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A randomised placebo-controlled trial of topical steroid in presumed viral conjunctivitis
  1. Mark R Wilkins,
  2. Sharmina Khan,
  3. Catey Bunce,
  4. Anthony Khawaja,
  5. Dilani Siriwardena,
  6. Daniel F P Larkin
  1. Moorfields Eye Hospital, London, UK
  1. Correspondence to Dr Mark R Wilkins, Moorfields Eye Hospital, 162 City Road, London EC1V 2PD, UK; mail{at}


Aims To assess whether topical steroids improve patient comfort compared with hypromellose in acute presumed viral conjunctivitis.

Methods Patients presenting with acute follicular conjunctivitis, presumed viral in origin, were randomised to receive either dexamethasone 0.1% or hypromellose 0.3% drops four times daily for 1 week. At review after 5–7 days patients completed questionnaires on whether they thought the treatment had helped and on their level of discomfort. A physician assessed conjunctival hyperaemia using a grading scale.

Results 111 patients were randomised: 56 received dexamethasone drops and 55 received hypromellose lubricant drops. Eighty-eight returned for review. Most patients (39/45 (87%)) receiving dexamethasone and most of those receiving hypromellose 30/43 (70%) felt that the treatment helped. Analysis of all responses showed a significant difference between treatments (p=0.0248, rank sum test). No significant differences between dexamethasone and hypromellose arms were found in the patients' perceived level of discomfort or the physician grading of conjunctival hyperaemia. No patient experienced a serious complication.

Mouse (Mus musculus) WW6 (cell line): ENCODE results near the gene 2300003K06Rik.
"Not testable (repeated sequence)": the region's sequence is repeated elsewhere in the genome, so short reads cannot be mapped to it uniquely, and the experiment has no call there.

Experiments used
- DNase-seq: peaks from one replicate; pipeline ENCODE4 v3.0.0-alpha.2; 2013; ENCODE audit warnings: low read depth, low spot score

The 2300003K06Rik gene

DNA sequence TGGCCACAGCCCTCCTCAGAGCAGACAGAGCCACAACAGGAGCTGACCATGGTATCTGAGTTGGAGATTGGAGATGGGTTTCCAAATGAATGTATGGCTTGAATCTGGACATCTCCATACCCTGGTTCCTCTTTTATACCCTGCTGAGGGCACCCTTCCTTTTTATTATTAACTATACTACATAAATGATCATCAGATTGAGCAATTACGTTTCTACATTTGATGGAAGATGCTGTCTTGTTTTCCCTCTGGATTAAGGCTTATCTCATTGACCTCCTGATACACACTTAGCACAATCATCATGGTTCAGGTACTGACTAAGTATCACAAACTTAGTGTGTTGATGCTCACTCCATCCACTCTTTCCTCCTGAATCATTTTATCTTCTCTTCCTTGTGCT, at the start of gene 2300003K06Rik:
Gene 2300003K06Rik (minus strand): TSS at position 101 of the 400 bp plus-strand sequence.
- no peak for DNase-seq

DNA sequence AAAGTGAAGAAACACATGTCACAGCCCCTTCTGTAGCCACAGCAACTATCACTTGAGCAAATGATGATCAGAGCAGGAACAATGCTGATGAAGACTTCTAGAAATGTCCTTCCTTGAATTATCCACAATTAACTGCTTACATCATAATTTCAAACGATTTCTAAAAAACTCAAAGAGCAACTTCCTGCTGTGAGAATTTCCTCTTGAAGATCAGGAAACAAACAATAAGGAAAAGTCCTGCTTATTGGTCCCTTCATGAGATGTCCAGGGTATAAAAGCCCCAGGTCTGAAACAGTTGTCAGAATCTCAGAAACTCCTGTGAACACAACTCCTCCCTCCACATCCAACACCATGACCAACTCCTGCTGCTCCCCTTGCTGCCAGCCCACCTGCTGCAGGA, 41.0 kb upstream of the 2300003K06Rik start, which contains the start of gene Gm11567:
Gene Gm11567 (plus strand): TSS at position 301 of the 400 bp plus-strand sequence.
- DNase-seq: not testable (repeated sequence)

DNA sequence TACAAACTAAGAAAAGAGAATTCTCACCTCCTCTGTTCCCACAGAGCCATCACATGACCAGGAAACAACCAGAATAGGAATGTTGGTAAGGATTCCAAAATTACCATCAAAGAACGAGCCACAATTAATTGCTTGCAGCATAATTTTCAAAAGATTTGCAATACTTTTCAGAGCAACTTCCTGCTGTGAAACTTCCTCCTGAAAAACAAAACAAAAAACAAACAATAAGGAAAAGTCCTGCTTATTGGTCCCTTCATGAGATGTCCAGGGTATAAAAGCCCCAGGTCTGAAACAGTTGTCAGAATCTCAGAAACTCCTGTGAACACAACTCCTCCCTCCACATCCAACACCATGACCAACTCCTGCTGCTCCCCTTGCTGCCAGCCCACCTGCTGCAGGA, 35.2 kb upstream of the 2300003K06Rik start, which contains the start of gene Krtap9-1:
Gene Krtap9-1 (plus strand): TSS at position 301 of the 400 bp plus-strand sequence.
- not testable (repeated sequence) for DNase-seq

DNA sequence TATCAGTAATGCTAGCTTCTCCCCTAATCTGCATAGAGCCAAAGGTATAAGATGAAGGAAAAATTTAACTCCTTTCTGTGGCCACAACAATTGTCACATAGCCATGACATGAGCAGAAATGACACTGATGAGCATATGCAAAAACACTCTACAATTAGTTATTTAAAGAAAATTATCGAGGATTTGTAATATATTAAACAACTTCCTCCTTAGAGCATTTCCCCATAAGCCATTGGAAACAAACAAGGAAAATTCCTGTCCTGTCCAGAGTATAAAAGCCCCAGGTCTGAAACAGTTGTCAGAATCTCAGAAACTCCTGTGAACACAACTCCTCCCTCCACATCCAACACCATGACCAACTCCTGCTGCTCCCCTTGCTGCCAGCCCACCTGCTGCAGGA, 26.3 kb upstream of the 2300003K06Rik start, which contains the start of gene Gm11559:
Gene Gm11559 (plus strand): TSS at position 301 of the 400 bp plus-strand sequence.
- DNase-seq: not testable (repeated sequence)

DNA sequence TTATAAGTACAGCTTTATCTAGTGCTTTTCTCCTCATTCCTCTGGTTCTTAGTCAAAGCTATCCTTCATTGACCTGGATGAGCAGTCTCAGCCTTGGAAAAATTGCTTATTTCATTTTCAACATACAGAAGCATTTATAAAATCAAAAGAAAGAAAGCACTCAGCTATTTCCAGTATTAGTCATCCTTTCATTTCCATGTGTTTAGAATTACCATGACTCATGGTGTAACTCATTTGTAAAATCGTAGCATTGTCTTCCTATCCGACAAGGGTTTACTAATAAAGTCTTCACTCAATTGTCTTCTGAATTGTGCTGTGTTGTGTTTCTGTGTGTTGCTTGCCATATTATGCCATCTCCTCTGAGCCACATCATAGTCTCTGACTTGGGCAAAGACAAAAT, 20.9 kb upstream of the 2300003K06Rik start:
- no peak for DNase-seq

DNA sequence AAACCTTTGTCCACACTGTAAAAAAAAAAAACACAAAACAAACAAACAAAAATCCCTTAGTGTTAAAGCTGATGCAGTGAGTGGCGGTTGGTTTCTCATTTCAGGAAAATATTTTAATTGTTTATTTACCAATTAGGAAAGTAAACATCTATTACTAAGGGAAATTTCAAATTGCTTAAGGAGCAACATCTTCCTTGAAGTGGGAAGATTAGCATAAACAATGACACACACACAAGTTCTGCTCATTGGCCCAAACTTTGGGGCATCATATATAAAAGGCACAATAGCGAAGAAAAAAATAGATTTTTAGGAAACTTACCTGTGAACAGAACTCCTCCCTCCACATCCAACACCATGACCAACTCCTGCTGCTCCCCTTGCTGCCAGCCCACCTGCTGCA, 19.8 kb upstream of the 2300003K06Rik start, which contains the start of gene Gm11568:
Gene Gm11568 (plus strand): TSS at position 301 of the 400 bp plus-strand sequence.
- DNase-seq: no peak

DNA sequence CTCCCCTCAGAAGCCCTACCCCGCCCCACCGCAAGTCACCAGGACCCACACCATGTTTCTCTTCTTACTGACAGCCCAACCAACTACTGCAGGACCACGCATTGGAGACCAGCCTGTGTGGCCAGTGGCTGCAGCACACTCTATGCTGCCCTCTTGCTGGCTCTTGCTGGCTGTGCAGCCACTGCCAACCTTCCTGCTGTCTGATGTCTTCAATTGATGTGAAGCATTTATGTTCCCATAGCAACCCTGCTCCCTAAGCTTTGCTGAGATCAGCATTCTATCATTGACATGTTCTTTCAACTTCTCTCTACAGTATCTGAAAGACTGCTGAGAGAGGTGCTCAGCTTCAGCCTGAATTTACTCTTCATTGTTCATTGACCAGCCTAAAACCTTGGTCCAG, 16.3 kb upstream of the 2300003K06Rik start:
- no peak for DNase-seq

Conclusions There us now evidence to support the use of a short course of topical dexamethasone for patients presenting with acute follicular conjunctivitis presumed to be viral in origin. Where topical dexamethasone is prescribed we have not found it to be harmful.

Trial registration:

  • Adenovirus
  • conjunctivitis
  • steroids
  • trial
  • conjunctiva
  • infection
  • diagnostic tests/investigation
  • treatment medical

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  • Funding Friends of Moorfields. This research has received a proportion of its funding from the UK Department of Health's NIHR BRC at Moorfields Eye Hospital and the UCL Institute of Ophthalmology.

  • Competing interests None.

  • Patient consent Obtained.

  • Ethics approval This study was conducted with the approval of the Moorfields Eye Hospital ethics committee.

  • Provenance and peer review Not commissioned; externally peer reviewed.

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